Alzheimer’s Research & Therapy, a new BioMed Central journal edited by Douglas Galasko, Todd Golde and Gordon Wilcock has just published its first articles online.
The Editors-in-Chief introduce the journal in their editorial and to celebrate its launch, we will be distributing a special print preview issue at the Alzheimer’s Association 2009 International Conference on Alzheimer’s Disease (ICAD, booth 119; Vienna, 12th – 15th July). Please come along and pick up a free copy if you are attending this meeting.
The journal aims to be the major forum for translational research into Alzheimer’s disease (AD) and will publish open access research articles of exceptional interest. Review articles and expert commentary will accompany key papers.
Our first articles include a
Arthritis Research & Therapy is unveiling a new look in the latest print edition of the journal. This bi-monthly issue – now in its 11th volume – presents a compendium of content found on the journal website, where articles are continuously published.
The June print issue introduces a colourful new front cover design, and an Editors’ Choice page that highlights articles of special interest as selected by the Editors-in-Chief. Subscribers will also receive a bumper edition of the journal containing six authoritative review articles on topics such as spondylarthritis, gout and systemic lupus erythematosus.
Arthritis Research & Therapy is an international, peer-reviewed journal with a focus in mechanisms of, and translational laboratory and clinical research into localised and systemic immune-inflammatory and …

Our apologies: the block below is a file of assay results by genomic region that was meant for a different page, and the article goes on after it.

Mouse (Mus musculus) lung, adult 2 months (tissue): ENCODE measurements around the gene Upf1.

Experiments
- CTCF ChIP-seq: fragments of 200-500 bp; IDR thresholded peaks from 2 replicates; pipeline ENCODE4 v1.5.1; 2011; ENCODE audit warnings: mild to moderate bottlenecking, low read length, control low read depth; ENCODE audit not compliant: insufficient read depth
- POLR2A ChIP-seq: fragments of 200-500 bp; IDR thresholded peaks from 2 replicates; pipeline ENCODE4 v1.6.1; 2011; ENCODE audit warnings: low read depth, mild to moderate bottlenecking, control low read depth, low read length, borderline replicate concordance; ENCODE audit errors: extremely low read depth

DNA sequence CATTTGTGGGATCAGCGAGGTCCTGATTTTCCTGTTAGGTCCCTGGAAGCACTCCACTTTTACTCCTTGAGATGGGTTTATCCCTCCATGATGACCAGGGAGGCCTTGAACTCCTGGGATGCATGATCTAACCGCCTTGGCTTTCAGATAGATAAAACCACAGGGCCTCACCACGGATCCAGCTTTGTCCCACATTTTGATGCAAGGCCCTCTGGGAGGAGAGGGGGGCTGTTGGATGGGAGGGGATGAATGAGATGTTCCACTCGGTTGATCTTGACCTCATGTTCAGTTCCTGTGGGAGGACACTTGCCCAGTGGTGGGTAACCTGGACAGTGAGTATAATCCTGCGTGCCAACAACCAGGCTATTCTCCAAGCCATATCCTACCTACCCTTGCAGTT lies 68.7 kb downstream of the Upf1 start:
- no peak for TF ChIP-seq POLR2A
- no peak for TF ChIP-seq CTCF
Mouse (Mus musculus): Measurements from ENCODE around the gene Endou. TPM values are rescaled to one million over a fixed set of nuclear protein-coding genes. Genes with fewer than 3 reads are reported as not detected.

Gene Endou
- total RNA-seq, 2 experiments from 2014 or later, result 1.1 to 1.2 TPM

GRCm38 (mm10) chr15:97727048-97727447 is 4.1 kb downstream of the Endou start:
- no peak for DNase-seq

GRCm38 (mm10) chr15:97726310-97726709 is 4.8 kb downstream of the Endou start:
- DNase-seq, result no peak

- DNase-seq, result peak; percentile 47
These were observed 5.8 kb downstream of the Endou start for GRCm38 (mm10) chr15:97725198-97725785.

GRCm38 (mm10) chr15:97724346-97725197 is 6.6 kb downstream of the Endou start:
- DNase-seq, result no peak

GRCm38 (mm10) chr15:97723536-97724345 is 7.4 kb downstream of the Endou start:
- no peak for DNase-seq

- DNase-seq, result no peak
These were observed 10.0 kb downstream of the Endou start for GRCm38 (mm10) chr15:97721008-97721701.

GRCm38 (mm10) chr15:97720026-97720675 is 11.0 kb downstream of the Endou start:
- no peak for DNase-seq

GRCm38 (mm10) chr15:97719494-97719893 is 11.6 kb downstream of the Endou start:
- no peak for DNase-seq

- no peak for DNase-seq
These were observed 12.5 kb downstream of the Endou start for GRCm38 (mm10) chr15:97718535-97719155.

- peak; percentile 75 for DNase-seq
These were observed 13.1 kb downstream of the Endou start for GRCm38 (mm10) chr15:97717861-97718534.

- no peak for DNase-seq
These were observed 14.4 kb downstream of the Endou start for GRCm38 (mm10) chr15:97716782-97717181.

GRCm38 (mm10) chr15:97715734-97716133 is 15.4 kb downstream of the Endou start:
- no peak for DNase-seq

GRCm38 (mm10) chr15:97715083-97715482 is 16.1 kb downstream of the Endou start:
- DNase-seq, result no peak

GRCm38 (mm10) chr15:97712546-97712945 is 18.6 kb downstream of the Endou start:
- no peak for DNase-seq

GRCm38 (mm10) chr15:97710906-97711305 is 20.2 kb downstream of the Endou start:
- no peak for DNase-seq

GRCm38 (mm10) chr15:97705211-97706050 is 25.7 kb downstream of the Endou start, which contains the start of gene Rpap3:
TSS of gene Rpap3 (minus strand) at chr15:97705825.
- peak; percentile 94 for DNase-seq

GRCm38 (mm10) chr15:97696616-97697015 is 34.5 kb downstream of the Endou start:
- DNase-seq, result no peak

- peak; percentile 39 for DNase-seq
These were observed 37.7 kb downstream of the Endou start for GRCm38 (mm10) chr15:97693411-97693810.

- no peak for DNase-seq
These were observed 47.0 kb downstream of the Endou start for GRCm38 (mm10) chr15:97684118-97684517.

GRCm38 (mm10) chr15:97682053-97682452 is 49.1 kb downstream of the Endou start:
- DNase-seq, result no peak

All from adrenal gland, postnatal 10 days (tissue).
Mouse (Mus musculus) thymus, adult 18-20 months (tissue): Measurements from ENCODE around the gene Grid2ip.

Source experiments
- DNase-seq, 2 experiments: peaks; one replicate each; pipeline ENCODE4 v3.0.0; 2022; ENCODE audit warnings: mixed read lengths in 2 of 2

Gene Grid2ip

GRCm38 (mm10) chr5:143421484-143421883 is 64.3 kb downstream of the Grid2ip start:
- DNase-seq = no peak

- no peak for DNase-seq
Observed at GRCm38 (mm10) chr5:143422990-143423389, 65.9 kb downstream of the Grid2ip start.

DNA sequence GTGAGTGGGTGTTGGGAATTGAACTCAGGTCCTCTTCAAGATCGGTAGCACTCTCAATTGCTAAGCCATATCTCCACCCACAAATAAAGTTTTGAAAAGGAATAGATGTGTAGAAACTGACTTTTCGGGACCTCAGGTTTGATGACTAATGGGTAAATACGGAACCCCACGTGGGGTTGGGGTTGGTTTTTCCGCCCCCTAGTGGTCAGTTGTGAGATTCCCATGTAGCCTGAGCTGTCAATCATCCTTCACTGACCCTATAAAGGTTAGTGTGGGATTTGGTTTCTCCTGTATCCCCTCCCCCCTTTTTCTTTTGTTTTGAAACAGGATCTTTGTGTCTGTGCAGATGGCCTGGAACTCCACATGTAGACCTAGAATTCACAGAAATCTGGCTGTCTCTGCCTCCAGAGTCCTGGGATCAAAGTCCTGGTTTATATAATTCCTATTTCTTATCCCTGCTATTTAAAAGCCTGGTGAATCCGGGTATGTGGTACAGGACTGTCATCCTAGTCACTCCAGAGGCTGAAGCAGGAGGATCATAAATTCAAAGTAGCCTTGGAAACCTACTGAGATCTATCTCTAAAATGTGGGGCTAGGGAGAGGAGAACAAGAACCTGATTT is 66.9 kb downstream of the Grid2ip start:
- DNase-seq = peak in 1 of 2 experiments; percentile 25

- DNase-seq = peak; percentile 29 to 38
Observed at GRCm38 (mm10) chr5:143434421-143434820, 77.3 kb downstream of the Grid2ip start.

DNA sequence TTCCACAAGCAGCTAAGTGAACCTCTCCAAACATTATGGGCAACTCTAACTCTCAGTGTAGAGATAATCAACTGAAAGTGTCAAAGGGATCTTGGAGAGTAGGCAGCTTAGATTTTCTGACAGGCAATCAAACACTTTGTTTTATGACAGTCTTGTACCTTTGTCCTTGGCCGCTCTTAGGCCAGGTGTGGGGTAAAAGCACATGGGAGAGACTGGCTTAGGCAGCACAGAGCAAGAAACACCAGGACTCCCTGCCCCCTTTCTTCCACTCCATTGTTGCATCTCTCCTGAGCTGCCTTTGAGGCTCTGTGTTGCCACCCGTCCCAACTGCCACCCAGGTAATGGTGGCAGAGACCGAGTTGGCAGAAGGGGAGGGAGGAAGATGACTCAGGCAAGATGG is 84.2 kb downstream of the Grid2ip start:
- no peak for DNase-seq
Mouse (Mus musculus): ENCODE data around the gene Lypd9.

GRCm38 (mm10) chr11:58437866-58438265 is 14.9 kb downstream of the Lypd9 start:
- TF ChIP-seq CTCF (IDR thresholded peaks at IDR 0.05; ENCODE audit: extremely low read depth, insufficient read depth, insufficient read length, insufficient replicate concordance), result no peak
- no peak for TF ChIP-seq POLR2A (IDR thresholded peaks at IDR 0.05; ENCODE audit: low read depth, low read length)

Professor David Baulcombe, co-Editor-in-Chief of Silence,
has been awarded a Knighthood for his services to plant science. David is
Professor of Botany and Royal Society Research Professor at Cambridge
University. His research interests include RNA silencing and protein-based
innate immunity mechanisms in plants against pests and disease.
a new open access journal soon to be launched by BioMed Central, covers all
aspects of genetic and epigenetic control that is mediated by RNA. David, and
his co-Editor-in-Chief Phillip Zamore (Gretchen Stone Cook
Professor of Biomedical Sciences, University of Massachusetts Medical School,
USA), are supported by an expert Editorial Board. For
more information about Silence please visit the journal website, where you can also sign up
for regular updates …
“Exploring the unknown: assumptions about allelic architecture and strategies for susceptibility variant discovery”, a Minireview published this week in Genome Medicine, highlights the significant progress in identifying the genomic mechanisms behind disease predisposition.
In his article, Prof Mark I McCarthy explains that, although the discovery of specific genes associated with many common diseases is interesting, there are still many unanswered questions regarding the best way to identify predisposition to disease.
Genome-wide association studies help to identify a small proportion of common variants associated with a specific disease. Prof McCarthy highlights the importance of understanding the effect of allelic architecture within the identified genes, and discusses how future research prospects of combining data from common-variant associations with structural genetic …
Last week BioMed Central exhibited at the 17th International Conference on Intelligent Systems for Molecular Biology (ISMB) & 8th European Conference on Computational Biology (ECCB) in Stockholm, where 1,400 delegates descended upon Stockholm International Fairs.
ISMB/ECCB is a great opportunity for us to meet with researchers who have published in our bioinformatics journals, such as BMC Bioinformatics and BMC Systems Biology. Many delegates were excited to see our new Impact Factor of 3.71 for BMC Systems Biology and the imminent launch of our latest independent journal, Journal of Biomedical Semantics.
Perhaps the biggest highlight of our time at the conference was the Sudoku challenge on Thursday morning where delegates raced each other to finish a Sudoku puzzle …